Near the end of the Sengoku period, the Uesugi would undergo major changes in their leadership. Uesugi Norimasa, holder of a castle which had fallen in 1551 to the Hōjō, took up arms with his retainer Nagao Kagetora. Kagetora would go on to change his name to Uesugi Kenshin after campaigning against the Hōjō in Sagami Province. Kenshin would later become one of Sengoku's most prominent generals, continuing to wage war against the Hōjō for control of the Kantō region. Kenshin's adopted son Uesugi Kagekatsu eventually became head of the Uesugi clan. However, his support of Ishida Mitsunari during the battle of Sekigahara would result in a devastating blow to the power of the Uesugi, as Mitsunari's forces were crushed by Tokugawa Ieyasu and his supporters.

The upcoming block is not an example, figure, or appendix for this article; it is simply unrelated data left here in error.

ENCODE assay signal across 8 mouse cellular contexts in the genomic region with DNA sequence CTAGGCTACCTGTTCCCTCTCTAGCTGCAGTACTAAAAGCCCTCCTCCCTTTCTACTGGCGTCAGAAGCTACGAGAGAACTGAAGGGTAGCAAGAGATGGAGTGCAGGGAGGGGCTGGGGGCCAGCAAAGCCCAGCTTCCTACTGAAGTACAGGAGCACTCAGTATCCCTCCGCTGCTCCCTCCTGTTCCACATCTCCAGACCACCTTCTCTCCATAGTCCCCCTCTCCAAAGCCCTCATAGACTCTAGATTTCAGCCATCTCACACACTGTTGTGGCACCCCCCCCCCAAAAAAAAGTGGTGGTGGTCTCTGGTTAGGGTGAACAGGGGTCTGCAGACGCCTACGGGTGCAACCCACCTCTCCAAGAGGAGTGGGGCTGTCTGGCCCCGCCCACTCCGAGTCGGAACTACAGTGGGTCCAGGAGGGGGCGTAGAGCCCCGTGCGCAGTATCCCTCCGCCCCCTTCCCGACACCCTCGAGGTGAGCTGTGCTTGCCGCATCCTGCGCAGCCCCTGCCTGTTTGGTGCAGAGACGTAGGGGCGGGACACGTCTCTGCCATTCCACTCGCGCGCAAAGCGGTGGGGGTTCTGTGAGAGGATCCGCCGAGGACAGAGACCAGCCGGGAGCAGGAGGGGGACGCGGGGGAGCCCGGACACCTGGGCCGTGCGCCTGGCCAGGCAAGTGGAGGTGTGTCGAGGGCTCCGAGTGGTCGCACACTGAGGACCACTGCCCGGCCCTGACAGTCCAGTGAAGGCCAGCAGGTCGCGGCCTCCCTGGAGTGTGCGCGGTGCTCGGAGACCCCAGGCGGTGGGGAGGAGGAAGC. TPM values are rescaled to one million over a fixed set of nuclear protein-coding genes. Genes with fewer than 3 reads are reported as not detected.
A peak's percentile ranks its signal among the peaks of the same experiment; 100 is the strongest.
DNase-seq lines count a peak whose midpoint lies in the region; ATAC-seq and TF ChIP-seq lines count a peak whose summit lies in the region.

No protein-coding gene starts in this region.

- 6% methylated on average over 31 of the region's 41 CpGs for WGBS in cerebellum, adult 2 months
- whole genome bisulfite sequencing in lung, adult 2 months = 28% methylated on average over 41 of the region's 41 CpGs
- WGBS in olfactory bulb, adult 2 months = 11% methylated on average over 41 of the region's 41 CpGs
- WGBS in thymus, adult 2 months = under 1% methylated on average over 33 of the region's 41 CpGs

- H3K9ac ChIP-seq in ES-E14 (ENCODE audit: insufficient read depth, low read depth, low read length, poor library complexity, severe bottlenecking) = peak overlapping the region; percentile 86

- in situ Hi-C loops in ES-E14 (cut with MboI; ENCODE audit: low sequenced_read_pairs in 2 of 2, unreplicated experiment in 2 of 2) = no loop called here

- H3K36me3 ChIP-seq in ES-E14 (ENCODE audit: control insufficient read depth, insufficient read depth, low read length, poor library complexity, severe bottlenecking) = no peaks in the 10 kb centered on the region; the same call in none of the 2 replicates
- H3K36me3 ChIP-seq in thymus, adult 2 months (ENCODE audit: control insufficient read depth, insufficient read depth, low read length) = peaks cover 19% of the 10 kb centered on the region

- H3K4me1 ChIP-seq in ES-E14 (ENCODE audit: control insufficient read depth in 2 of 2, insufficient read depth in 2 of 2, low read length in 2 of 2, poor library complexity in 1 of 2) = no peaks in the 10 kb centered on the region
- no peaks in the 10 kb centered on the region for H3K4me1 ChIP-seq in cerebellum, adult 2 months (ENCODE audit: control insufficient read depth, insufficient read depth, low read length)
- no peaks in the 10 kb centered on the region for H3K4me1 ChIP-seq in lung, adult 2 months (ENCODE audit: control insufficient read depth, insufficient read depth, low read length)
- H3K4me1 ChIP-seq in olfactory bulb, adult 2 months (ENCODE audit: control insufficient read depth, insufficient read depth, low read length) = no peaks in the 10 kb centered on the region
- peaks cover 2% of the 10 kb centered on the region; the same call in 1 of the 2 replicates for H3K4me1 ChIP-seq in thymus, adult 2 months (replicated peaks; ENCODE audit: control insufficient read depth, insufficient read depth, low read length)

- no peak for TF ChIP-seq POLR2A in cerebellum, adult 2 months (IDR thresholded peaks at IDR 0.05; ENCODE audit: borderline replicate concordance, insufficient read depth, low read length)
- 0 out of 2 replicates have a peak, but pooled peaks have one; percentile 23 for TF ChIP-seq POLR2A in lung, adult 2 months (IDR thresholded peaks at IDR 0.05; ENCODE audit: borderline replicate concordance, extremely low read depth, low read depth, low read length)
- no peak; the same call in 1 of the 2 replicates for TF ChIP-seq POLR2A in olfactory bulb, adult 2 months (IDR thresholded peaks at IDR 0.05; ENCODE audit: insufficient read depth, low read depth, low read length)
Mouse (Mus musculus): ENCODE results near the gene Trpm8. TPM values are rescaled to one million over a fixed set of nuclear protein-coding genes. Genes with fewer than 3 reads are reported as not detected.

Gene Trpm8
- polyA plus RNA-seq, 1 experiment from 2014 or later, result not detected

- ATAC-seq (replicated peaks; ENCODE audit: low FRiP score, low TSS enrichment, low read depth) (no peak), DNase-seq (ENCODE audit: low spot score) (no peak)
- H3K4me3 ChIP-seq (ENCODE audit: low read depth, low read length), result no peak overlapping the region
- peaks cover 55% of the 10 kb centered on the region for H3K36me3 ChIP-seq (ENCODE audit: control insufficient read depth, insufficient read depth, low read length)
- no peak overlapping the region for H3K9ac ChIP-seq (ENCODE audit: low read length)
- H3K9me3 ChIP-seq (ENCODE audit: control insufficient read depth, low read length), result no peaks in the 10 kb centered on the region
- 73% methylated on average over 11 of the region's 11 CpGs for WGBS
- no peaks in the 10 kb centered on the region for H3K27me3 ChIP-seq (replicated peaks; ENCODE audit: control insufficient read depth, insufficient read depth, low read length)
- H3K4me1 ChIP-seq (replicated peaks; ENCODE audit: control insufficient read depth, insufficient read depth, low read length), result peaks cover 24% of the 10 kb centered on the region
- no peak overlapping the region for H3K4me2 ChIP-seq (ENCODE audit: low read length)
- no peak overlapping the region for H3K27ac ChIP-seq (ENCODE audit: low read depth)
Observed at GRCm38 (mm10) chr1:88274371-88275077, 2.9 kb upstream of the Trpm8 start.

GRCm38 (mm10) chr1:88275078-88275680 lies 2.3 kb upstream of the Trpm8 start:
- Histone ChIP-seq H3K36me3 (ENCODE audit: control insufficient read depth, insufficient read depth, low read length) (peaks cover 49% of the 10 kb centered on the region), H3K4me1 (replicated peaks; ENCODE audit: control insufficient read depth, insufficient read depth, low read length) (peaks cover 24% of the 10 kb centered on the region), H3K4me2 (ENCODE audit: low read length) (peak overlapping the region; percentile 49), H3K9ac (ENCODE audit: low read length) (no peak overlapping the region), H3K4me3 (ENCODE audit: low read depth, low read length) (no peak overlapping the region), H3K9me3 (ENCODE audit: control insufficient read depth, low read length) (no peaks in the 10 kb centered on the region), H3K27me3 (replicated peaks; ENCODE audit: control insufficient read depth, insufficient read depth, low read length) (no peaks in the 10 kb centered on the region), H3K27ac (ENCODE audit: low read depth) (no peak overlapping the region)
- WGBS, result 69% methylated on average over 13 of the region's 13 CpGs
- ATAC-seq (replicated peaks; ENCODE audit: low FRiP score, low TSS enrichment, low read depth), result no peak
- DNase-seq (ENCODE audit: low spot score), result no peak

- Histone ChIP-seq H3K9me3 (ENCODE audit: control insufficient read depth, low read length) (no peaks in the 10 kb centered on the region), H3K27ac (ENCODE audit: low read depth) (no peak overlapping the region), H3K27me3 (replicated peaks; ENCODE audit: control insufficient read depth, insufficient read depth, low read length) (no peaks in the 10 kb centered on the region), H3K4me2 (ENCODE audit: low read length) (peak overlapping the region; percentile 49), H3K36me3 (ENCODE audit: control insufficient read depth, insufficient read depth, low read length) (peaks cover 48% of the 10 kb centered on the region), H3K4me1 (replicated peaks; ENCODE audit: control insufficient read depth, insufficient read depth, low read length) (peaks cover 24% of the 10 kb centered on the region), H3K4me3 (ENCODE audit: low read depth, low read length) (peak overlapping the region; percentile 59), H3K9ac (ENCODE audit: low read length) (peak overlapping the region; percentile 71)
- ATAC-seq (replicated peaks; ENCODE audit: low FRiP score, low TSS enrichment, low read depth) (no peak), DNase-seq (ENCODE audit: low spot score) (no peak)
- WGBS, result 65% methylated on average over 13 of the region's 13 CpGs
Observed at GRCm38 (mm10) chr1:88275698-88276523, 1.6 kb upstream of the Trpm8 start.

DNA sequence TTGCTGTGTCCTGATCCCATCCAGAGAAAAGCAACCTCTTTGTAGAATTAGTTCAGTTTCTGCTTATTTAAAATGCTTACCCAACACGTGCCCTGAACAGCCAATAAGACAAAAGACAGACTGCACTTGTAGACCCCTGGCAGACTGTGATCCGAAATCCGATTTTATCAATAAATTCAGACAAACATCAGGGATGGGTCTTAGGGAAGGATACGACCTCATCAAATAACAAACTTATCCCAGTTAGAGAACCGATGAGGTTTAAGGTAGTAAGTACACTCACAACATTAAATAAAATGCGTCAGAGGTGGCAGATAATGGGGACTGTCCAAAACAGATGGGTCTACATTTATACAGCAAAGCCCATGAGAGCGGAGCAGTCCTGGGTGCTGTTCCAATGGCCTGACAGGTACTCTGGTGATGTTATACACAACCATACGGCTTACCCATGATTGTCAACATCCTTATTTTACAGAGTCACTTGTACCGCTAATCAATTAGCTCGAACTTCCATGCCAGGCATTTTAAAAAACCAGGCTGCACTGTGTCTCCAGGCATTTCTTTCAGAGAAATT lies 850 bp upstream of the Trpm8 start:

Edo periodEdit

During the Edo period, the Uesugi were given the domain of Yonezawa, a Tozama daimyō worth 300,000 koku. The domain, located far from the capital in the Tōhoku region, was considered fairly representative of what might be given to daimyō considered "outsiders" by the shogunate. Yonezawa had minimal direct control from the shogunate, but was not urbanized and was largely an agricultural domain.[1]

Despite agricultural advances and generally high growth in the 17th century, Yonezawa, like most parts of the country, experienced a considerable drop in growth after 1700. The official koku revenue of the Uesugi daimyō was cut in half in 1664, but the family maintained its same expensive lifestlye as before. After Yonezawa entered debt and experienced famine in the 1750s, the current daimyō Uesugi Shigesada considered giving the territory back to the shogunate. Instead, he allowed his adopted son Uesugi Harunori to take over as daimyō. Through agricultural and moral reforms, as well as other strict policies, Harunori was able to restore a measure of prosperity to the domain. After his death, the shogunate officially praised Yonezawa as an example of good governance.

Meiji period and modern eraEdit